Before he was the global icon, Prince Rogers Nelson was an 18-year-old musical prodigy eager to break out of Minneapolis's North Side and find the wider recognition he deserved. In this 1977 photograph by Larry Falk for the University of Minnesota's school newspaper, The Minnesota Daily, Prince is pictured at the historic Sound 80 studio in south Minneapolis crafting the demo tapes that would land him his three-album deal with Warner Bros. Records. "Right now, Prince is probably the best-kept musical secret in Minneapolis," the article stated. In addition to admiring his wide-ranging musical talent, the Daily's reporter Lisa Hendricksson predicted that the young artist would appeal to fellow teenagers, noting "he’s the kind of cute that drives the boppers crazy." http://www.mndaily.com/article/2016/04/his-purple-reign Photos by Larry Falk, The Minnesota Daily #prince #minneapolis

A post shared by Prince (@prince) on

Prince was surprised by Magnoli’s request of filming in Minnesota, but despite the poor weather conditions they had to face that autumn, Magnoli recalls saying: “This is where you’re from. We’re making the movie here.”

Magnoli first heard “Purple Rain” in a concert at First Avenue, the Minneapolis night club that became a central piece of the film. He described that night and how the movie title was born:

“One of the songs he played that night, as soon as the concert was over, I ran downstairs and said, ‘What’s that song? It sounds like a Bob Dylan anthem.’ He said, ‘It’s called ‘Purple Rain.’ I said, ‘That’s the song I’m missing!’ He said, ‘That’s great — can we call the movie that?’ And that’s how fast the title came into being.”

HARD WORK PAYS OFF

Prince and his band, The Revolution, were fully committed to the project. They had acting coaches and were fully responsive to any criticism that came from Magnoli or his team. Everyone wanted the movie to be a success.

The buzz around the movie started one month before its release, with “Purple Rain” the album selling over 2.5 million copies.

View this post on Instagram

On this day in 1984, Prince and the Revolution appeared at Mann's Chinese Theater in Hollywood for the premiere of Purple Rain, the film that would catapult them to global fame. ••• The star-studded premiere was broadcast on @mtv and attended by big names from across music, comedy, and film, including Eddie Murphy, @davidbyrneofficial, Christopher Reeve, @johnmellencamp, and Fleetwood Mac's @stevienicks and @lindseybuckingham. But few stars garnered the same level of hysteria on the red carpet as Prince, who emerged from a purple limousine and walked quietly through the mayhem holding a single purple rose. ••• “His royal badness, Prince!" shouted MTV's @goodymade. ••• Inside the theater, Prince took his seat next to members of the Revolution — Bobby Z., @wendyandlisa, Dr. Fink, and Brownmark — and his co-star @apollonia_kotero to watch his new film in the theater for the first time. The film's soundtrack had already been released the month prior, and the single "When Doves Cry" had shot to number 1 on the Billboard Hot 100, with "Let's Go Crazy" soon to follow. ••• The day after the Mann's Chinese Theater premiere, Purple Rain would open nationwide to wild success, grossing over $68 million at the box office in the U.S.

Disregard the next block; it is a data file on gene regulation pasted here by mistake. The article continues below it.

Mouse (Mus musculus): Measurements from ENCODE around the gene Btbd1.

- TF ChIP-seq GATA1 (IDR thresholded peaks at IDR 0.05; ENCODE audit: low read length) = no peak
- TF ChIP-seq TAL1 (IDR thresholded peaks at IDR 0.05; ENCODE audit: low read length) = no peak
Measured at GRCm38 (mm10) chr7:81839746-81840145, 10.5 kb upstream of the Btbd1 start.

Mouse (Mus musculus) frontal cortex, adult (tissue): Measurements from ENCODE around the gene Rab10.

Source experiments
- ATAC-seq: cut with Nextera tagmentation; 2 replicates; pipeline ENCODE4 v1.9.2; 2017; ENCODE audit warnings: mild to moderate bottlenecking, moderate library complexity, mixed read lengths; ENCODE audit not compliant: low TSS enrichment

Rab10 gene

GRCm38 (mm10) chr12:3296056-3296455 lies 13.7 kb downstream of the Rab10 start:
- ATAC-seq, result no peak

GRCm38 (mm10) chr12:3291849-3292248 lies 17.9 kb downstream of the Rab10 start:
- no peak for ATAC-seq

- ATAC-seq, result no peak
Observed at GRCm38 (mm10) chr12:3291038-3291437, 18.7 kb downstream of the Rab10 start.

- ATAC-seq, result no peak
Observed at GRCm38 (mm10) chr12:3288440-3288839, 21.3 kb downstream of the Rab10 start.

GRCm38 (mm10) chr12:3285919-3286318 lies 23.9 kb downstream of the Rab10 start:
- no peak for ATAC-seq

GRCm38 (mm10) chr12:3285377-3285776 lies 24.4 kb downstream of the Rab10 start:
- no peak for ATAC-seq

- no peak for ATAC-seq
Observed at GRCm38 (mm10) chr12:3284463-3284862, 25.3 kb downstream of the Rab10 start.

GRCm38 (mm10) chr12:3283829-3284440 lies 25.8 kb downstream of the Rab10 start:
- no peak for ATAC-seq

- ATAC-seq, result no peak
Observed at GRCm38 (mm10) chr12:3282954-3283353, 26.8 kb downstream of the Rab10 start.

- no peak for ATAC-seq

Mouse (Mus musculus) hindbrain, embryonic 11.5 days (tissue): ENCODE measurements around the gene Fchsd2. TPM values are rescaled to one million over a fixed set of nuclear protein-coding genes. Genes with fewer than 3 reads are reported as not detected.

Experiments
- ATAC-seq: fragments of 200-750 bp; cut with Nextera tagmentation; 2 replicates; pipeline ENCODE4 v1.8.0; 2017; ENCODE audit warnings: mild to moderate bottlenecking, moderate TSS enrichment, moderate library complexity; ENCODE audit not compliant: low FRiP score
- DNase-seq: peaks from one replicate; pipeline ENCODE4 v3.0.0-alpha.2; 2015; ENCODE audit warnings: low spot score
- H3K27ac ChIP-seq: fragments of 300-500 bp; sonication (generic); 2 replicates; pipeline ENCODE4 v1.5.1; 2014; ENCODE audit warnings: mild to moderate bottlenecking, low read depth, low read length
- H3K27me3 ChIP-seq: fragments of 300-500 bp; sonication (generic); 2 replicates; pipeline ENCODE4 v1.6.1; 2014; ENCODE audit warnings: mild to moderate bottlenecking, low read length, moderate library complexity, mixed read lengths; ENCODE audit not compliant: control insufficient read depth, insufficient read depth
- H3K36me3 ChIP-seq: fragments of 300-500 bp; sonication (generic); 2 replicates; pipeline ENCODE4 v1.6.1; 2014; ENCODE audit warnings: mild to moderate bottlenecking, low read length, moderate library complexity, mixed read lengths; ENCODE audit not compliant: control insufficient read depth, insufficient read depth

A post shared by Prince (@prince) on

On its opening weekend, the movie grossed $7.7 million and replaced “Ghostbusters” as the top film in the US. It eventually pulled in $68 million.

“Purple Rain” gave Prince the final push he needed to become one of the most representative figures of music in the ‘80s. He gained worldwide fame after that, and also an Academy Award for Best Original Song Score.

Magnoli believes that the success of “Purple Rain” was born from telling an authentic story.

“I think the most important part of all this is to make something that rings true,” he said. “And that has proven to be the right path as time has gone on, because the film constantly gets revisited and there’s a fan base that protects and cherishes it. And that starts at the very beginning with authenticity.”

Related posts
Stories Apr 25, 2019
Remembering Prince: 11 Great Songs the Legend Wrote That Were Sang by Other Artists
GettyImages
Stories Jul 02, 2019
LA Reid on the Time He Got Caught up in Michael Jackson & Brother Jermaine's Feud
Celebs Apr 15, 2019
Remember Morris E. Day of 'The Time'? He's Now 61 & Continues to Make Music with the Band
twitter.com/KensingtonRoyal
Royal Jun 21, 2019
Prince William Turns 37: Long Live the Future King